“To keep people safe on our roads, London desperately needs a proper deal. Uncertainty over what TfL can fund next means we may not be able to fix what we need to, and in discussions about other parts of the borough of Camden where I have concerns it is clear that the current situation means we are unable to plan properly for other, much-needed safety changes."

Work on the junction is scheduled to begin on Monday 24 January and will last approximately six weeks.

Ryan joined in December 2021 and since then has kept the site’s readers and listeners informed and enthralled (well at least occasionally) on news, the live blog, and the Podcast. After boarding a wrong bus at the world championships and ruining a good pair of jeans at the cyclocross, he now serves as’s senior news writer. Before his foray into cycling journalism, he wallowed in the equally pitiless world of academia, where he wrote a book about Victorian politics and droned on about cycling and bikes to classes of bored students (while taking every chance he could get to talk about cycling in print or on the radio). He can be found riding his bike very slowly around the narrow, scenic country lanes of Co. Down.

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Secret_squirrel | 2 years ago
1 like

Slight tangent inspired by the photo. Am I right in thinking that "die-ins" will be made illegal under the protest bill going through parliament?

mike the bike replied to Secret_squirrel | 2 years ago

Secret_squirrel wrote:

Slight tangent inspired by the photo. Am I right in thinking that "die-ins" will be made illegal under the protest bill going through parliament?

Perhaps not.  The House of Lords rejected many of the proposals in the bill and the government is, as they say, thinking things over.

chrisonabike replied to mike the bike | 2 years ago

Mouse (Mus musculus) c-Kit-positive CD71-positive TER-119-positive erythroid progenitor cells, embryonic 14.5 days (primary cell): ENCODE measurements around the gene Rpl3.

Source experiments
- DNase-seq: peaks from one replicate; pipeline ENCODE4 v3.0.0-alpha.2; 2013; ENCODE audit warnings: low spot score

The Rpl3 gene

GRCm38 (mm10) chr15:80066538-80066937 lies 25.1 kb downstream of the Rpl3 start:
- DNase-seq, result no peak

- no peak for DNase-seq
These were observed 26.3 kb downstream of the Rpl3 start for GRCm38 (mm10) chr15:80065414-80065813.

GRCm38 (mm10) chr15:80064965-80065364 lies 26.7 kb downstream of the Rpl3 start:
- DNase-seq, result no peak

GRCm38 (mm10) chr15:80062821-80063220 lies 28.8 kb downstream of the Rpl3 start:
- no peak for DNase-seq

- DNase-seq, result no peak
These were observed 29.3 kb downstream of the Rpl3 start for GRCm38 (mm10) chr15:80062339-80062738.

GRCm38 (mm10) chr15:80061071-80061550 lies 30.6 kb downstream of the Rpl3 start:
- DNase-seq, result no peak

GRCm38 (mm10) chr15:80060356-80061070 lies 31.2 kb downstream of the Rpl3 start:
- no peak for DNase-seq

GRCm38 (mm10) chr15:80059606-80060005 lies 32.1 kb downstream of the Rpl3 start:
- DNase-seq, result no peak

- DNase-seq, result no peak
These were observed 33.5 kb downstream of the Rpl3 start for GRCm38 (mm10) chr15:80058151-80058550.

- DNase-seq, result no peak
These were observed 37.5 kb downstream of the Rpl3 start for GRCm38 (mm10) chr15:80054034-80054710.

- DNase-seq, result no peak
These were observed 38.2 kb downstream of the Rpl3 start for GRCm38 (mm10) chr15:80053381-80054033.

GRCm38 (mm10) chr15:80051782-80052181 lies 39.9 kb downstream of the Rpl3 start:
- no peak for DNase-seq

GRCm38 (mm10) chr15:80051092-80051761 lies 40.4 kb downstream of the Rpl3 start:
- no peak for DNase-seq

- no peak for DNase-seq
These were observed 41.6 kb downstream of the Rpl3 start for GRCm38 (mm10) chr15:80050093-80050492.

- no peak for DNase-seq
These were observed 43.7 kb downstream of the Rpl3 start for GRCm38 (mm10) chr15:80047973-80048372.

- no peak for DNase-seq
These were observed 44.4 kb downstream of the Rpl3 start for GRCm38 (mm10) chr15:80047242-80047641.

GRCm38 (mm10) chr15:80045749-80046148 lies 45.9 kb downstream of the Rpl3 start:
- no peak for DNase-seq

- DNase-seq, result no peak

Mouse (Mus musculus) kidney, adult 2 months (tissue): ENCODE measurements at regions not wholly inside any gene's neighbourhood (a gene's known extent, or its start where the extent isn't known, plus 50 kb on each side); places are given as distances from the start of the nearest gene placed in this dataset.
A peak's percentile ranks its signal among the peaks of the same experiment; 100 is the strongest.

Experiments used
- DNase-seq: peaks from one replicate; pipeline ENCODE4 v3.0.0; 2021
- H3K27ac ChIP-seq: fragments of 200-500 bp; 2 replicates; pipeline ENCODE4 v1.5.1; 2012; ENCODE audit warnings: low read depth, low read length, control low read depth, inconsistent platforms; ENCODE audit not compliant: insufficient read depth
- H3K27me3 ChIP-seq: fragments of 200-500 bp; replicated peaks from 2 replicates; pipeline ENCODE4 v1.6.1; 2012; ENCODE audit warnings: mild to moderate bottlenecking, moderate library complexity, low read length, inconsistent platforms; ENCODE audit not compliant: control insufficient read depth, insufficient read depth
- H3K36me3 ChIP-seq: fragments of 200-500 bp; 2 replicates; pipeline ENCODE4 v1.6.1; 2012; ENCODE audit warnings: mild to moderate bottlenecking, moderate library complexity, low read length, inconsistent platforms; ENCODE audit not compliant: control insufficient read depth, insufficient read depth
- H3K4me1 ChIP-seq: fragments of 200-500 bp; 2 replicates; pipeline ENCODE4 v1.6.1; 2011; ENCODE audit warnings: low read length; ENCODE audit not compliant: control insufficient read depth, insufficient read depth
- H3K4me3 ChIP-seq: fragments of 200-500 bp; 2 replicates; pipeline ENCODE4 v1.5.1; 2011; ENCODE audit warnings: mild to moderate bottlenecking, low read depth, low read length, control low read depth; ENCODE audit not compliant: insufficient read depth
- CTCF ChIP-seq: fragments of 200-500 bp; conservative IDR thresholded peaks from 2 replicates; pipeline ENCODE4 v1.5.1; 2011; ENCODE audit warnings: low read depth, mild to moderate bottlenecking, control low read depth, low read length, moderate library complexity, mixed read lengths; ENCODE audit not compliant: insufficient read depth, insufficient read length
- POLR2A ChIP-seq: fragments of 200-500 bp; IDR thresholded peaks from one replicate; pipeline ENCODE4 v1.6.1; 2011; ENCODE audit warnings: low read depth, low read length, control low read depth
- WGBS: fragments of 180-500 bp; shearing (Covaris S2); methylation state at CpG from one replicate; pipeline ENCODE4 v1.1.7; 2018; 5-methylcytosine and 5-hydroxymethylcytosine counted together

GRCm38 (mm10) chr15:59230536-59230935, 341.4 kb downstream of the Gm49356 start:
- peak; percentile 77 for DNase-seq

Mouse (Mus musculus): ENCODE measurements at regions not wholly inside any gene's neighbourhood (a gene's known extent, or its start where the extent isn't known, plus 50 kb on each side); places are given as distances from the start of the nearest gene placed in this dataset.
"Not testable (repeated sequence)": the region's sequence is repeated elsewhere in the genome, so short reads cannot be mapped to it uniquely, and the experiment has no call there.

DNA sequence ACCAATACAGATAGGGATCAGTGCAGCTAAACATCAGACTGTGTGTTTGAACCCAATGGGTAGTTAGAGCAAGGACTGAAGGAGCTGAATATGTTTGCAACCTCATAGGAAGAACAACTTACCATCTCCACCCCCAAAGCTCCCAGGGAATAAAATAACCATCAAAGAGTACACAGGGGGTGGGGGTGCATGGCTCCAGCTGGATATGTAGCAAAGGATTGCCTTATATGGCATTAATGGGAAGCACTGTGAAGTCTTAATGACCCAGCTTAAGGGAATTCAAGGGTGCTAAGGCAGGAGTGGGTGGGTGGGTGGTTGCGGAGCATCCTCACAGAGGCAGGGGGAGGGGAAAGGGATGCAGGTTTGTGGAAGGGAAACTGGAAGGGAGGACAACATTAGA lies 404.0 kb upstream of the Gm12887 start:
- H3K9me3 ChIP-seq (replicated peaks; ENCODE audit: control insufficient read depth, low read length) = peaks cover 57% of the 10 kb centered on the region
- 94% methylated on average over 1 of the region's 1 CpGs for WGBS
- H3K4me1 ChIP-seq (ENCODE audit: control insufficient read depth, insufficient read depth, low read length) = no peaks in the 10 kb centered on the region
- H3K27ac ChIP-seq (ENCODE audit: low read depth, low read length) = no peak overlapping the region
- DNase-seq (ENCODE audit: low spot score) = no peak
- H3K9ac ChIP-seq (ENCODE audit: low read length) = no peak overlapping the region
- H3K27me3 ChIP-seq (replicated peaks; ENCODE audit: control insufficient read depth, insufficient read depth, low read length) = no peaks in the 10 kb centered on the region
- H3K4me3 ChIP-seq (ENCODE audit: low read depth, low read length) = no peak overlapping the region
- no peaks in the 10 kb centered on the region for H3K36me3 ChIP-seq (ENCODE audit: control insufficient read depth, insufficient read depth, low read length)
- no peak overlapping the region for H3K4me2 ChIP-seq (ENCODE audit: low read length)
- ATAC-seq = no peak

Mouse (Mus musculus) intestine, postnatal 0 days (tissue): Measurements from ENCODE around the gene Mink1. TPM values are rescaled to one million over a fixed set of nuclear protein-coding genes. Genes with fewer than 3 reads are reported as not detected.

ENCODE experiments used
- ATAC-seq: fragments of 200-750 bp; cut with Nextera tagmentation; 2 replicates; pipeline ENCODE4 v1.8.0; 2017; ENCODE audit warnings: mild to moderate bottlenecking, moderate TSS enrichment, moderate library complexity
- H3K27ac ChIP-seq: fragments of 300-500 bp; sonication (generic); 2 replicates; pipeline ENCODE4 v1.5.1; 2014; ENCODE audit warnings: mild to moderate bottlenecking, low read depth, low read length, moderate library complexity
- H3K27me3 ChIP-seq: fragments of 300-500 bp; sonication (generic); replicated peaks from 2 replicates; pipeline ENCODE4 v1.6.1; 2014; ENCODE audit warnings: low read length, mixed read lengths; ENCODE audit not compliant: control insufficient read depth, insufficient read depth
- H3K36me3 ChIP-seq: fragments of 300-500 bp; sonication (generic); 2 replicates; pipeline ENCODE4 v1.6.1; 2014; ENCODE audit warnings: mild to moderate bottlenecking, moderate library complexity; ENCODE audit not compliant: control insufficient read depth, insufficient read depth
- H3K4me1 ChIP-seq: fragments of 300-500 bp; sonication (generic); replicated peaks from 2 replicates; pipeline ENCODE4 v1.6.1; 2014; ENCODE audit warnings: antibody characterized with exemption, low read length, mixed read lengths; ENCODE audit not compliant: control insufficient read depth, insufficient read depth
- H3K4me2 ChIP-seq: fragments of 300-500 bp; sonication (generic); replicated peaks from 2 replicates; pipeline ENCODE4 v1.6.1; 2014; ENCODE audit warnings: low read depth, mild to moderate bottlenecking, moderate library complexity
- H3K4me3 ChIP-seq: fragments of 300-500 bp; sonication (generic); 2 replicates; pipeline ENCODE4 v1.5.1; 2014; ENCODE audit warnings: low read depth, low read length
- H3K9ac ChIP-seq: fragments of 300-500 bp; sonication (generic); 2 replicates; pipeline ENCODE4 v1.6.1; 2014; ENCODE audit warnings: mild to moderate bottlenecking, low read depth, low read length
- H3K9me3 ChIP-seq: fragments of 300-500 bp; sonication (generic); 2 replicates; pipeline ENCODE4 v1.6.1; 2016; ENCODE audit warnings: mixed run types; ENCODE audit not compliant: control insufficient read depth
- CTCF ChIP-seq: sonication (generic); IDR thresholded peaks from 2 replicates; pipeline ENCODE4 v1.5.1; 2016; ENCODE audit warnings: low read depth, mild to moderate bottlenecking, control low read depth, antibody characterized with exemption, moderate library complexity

You can only hope that they decide to bin most of it.  When the House of Lords is telling you that you're being reactionary...

brooksby replied to chrisonabike | 2 years ago
1 like

I think the Lords were also annoyed that the Govt got the Commons to vote through the bill but then added about 37* new 'laws' before presenting it to the Lords. 


*It probably wasn't 37 - I made that up because I couldn't be bothered to look it up.  It was a very high number, though...

chrisonabike replied to brooksby | 2 years ago
1 like

57 varieties, 50 shades of gray, 48 green bottles hidden in a suitcase...

mdavidford replied to chrisonabike | 2 years ago
1 like

The House of Lords are probably worried that most of their sittings could be construed as a 'die in'.

chrisonabike replied to mdavidford | 2 years ago

Like the tale of the man who dreamt he was giving a speech in the House of Lords and awoke to find he was.

I may have to revise my stereotypes though given the polite savaging many gave the government's admittedly blatant law-stuffing on this one.

Freddy56 | 2 years ago

My work locality so delighted with any improvements to the cycle safety on the roads

MarsFlyer | 2 years ago

Councillor Adam Harrison is a star. Under his leadership, In 2020 alone, the length of protected cycle lanes almost trebled; we made 15-20 permeability gains; the first LTN and 17 other useful road closures appeared as well as a dozen school streets and 70 new bikehangars. 2021 has made many of the exerimental orders permanent (with wands to be replaced by stepped tracks) and 2022 is brining more protected cycle lanes, like the one up Haverstock Hill to Belsize Park.